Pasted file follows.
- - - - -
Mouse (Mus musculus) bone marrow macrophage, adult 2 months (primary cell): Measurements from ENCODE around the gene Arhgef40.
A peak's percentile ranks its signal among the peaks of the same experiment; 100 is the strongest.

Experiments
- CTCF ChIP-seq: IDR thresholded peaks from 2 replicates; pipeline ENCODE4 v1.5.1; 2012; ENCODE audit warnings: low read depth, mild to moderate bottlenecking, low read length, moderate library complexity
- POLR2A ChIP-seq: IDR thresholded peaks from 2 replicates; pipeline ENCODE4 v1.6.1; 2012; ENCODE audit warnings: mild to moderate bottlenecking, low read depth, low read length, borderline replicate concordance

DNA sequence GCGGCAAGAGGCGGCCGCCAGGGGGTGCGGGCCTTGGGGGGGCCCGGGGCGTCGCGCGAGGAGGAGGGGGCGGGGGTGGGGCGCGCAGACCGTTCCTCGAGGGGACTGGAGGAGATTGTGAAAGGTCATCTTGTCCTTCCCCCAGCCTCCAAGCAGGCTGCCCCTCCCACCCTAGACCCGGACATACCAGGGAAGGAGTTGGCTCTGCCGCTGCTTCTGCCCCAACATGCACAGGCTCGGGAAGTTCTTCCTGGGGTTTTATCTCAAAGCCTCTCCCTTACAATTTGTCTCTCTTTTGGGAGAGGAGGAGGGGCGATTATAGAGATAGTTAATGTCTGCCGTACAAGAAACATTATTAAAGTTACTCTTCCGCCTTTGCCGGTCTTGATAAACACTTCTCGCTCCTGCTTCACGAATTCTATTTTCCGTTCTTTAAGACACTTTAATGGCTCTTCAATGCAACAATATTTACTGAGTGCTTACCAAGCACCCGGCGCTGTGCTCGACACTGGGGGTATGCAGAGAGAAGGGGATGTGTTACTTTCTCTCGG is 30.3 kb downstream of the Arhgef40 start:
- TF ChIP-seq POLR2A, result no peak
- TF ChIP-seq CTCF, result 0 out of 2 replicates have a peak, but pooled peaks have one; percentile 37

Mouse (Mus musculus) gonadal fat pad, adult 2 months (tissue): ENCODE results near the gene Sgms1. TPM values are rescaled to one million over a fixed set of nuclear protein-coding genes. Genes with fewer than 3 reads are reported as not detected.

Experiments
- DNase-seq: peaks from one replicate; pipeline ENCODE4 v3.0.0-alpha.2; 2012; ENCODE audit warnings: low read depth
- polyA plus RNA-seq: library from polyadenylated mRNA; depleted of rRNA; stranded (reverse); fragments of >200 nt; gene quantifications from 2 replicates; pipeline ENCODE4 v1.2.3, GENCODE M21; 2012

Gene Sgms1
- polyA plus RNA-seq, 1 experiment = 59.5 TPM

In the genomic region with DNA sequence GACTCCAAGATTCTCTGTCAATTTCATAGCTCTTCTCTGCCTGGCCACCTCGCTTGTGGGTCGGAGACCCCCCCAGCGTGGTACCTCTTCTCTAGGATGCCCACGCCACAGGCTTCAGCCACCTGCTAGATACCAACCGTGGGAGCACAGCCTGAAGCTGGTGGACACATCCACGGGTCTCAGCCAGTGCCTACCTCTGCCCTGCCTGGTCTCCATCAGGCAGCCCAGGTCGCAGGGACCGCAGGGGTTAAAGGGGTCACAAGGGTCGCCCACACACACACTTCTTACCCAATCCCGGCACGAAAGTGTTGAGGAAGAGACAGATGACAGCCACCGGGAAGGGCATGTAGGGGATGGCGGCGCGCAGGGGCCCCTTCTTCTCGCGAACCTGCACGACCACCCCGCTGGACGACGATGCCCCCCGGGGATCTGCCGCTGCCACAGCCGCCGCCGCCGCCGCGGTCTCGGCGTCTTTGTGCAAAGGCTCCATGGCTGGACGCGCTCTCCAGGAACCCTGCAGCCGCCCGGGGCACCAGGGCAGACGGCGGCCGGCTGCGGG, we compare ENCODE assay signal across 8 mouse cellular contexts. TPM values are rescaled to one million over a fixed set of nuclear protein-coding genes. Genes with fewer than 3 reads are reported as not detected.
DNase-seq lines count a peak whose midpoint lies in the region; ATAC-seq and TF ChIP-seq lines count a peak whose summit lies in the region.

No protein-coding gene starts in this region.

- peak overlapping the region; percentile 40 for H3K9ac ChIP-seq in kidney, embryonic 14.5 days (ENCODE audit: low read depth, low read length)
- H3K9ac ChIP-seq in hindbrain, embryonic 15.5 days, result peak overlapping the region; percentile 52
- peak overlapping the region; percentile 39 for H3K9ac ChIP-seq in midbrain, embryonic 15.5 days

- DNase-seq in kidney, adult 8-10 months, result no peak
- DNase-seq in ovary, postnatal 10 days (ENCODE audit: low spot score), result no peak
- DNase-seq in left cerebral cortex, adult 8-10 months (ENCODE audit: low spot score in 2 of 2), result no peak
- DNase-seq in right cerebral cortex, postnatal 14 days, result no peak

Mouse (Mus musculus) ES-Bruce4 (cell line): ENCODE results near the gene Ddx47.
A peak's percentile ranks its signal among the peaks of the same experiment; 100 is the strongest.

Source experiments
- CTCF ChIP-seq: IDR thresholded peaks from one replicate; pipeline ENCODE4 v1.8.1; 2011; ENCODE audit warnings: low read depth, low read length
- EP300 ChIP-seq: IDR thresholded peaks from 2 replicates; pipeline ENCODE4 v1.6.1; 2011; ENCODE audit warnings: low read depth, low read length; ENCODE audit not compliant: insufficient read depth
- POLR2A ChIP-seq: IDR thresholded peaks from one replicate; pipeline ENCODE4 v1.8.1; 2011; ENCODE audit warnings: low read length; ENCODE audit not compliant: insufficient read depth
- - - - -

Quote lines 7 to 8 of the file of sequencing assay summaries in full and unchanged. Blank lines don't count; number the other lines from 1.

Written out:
- TF ChIP-seq POLR2A, result no peak
- TF ChIP-seq CTCF, result 0 out of 2 replicates have a peak, but pooled peaks have one; percentile 37